Cardi B accepts the award for best rap album for "Invasion of Privacy" as Offset kisses her hand. (Matt Sayles/Invision/AP)

Bittersweet Wins For Hip-Hop

Hip-hop managed to break into the song and record of the year categories for the first time in history — an embarrassing milestone for the Grammys, which have always been slow to recognize the genre. (This year also saw the expansion of the general fields from five nominees to eight, a reflection of the Academy's effort to diversify the major categories.) When Drake took the stage to accept his award for Best Rap Song, he couldn’t resist making a few digs at the Academy for being biased and out-of-touch. The rapper has declined to attend the ceremony in the past, and this year hip-hop heavyweights Kendrick Lamar and Childish Gambino were pointedly absent. So it was bittersweet, not to mention awkward, when Childish Gambino won both Song and Record of the Year for “This Is America” — and wasn’t even present to accept the awards.

Best Album Was Confusing

There was no clear frontrunner in the Best Album competition, but Kacey Musgraves was hardly the betting favorite, and the singer seemed just as baffled as the rest of us to be taking home the prize. Her album “Golden Hour” beat out critically-acclaimed and popular efforts by Cardi B, Kendrick Lamar and Janelle Monáe, among others. Musgraves’ win seemed to confirm the Academy’s stodginess and echo its historical reluctance to recognize hip-hop and artists of color more generally. Pitted against a number of musically progressive, hip-hop-inflected albums, “Golden Hour” looked like a safe choice — which was disappointing, since Musgraves is actually a bit of a maverick in the context of country music, chafing against the genre’s conservatism in deliciously witty songs.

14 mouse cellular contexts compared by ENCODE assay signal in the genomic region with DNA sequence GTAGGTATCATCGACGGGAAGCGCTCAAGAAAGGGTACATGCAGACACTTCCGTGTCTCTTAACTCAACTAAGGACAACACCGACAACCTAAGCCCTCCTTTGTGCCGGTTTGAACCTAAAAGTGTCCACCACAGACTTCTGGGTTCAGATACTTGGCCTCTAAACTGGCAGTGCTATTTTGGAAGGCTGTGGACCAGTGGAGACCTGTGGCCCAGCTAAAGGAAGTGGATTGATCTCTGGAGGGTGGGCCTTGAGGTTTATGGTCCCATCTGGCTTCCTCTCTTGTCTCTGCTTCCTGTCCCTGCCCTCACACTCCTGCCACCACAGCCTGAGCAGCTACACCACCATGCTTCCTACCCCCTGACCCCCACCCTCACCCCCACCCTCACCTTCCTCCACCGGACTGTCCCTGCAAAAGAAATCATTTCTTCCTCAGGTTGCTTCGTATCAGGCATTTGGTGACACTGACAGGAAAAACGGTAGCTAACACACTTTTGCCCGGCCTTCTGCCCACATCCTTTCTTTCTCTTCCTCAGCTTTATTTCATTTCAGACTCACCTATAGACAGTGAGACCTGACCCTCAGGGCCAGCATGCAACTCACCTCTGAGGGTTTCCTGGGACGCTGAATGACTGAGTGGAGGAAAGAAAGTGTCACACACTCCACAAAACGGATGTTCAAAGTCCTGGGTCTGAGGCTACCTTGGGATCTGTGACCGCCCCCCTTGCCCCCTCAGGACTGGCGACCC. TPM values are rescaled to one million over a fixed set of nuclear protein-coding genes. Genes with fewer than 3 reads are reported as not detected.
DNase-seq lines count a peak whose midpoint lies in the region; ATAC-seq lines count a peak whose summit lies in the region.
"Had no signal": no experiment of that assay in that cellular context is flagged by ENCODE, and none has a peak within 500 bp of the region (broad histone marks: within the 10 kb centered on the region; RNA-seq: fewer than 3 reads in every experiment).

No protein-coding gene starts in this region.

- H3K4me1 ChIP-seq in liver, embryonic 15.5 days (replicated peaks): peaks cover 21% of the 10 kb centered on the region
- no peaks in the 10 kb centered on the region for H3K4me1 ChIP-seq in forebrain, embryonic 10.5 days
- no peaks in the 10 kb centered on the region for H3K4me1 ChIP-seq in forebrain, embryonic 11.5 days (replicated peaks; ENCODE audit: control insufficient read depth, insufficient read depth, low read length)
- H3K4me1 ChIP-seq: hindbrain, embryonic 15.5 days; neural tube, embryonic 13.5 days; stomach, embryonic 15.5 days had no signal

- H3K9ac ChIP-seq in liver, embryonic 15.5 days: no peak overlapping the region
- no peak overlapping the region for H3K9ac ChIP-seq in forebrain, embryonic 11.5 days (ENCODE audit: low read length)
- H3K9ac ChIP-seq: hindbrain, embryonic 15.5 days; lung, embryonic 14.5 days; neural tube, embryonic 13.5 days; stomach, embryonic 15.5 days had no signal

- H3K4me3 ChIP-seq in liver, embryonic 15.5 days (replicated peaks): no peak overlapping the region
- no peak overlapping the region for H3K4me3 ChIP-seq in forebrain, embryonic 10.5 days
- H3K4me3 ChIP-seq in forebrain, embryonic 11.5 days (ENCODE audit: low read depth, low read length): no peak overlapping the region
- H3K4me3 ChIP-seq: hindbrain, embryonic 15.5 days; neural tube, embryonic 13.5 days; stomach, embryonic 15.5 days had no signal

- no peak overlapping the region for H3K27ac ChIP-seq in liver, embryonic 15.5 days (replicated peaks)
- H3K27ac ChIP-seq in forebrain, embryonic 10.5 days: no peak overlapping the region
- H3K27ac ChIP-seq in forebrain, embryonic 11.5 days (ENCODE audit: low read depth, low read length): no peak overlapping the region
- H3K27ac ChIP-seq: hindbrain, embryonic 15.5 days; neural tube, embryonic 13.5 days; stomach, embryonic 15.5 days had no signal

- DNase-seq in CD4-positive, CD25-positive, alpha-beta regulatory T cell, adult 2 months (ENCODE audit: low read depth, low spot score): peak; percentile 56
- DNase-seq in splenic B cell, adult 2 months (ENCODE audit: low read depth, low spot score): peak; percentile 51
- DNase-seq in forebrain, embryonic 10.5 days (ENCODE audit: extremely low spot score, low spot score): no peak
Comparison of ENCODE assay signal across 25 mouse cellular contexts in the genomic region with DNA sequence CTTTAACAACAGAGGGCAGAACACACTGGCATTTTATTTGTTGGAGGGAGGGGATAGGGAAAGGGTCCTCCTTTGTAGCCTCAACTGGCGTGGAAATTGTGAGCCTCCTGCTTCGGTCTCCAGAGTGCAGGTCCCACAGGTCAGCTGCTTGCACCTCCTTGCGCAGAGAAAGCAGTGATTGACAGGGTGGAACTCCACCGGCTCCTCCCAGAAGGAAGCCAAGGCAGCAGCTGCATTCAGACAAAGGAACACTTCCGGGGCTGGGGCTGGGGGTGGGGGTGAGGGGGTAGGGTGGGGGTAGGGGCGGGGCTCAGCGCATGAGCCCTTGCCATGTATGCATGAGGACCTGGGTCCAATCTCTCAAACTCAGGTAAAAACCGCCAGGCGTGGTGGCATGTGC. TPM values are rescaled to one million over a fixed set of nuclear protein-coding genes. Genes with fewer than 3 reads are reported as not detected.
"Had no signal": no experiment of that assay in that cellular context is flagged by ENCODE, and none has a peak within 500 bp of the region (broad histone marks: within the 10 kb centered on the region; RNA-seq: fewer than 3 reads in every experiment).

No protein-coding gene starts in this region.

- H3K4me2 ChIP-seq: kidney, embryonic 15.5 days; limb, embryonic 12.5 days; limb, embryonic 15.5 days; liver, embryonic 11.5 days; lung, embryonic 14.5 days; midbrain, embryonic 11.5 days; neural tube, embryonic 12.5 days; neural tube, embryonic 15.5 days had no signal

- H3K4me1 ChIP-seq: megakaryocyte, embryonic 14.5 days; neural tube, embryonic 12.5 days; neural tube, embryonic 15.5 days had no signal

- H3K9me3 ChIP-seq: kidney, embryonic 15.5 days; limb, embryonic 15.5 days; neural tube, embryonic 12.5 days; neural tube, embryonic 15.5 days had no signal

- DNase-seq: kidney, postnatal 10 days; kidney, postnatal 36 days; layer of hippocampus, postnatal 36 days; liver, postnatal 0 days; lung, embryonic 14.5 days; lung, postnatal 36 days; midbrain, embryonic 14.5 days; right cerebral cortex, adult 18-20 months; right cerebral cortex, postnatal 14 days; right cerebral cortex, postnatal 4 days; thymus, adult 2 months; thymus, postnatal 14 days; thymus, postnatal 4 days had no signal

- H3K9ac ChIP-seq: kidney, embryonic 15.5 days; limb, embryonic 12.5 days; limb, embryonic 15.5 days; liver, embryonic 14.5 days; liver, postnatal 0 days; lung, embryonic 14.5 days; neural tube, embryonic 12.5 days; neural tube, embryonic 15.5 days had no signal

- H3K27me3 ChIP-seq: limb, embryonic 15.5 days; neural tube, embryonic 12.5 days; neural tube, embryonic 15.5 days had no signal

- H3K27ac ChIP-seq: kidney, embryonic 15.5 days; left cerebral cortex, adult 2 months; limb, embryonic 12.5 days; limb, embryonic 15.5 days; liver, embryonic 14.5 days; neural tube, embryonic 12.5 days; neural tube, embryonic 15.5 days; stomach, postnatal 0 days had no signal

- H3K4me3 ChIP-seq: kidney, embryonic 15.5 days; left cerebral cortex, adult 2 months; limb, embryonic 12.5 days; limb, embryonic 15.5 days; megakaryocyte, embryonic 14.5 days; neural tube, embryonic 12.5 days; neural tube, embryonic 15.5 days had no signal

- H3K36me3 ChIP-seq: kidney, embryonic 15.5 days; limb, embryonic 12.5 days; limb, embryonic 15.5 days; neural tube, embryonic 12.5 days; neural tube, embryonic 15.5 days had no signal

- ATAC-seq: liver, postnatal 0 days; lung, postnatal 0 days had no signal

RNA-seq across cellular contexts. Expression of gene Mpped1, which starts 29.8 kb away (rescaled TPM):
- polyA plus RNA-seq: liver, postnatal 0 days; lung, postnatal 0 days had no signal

Kacey Musgraves accepts the award for album of the year for "Golden Hour." (Matt Sayles/Invision/AP)
Kacey Musgraves accepts the award for album of the year for "Golden Hour." (Matt Sayles/Invision/AP)

New Voices Made An Impression

Sometimes, with all the politics roiling beneath the surface of the awards, it’s easy to forget why they exist in the first place. Several performances by newcomers to the Grammys stage helped put the focus back where it should be: on the music. Watching the emergent pop artist H.E.R. shred on guitar, the young R&B duo Chloe X Halle sing in enchanting tandem and the relative veteran Brandi Carlile bring down the house, I couldn’t help but feel the future of popular music was in good hands.

H.E.R. performs "Hard Place" at the Grammys. (Matt Sayles/Invision/AP)
H.E.R. performs "Hard Place" at the Grammys. (Matt Sayles/Invision/AP)

Boston Got Some Cred

Disappointing as it was that Berklee College of Music faculty member Tia Fuller failed to take home Best Jazz Instrumental Album, the Boston Symphony Orchestra represented with two wins for its recording of Dmitri Shostakovich's Symphonies Nos. 4 and 11.

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Amelia Mason Twitter Arts And Culture Reporter
Amelia Mason is an arts and culture reporter and critic for The ARTery, WBUR's arts and culture team. She covers everything from fine art to television to the inner workings of the Boston music scene.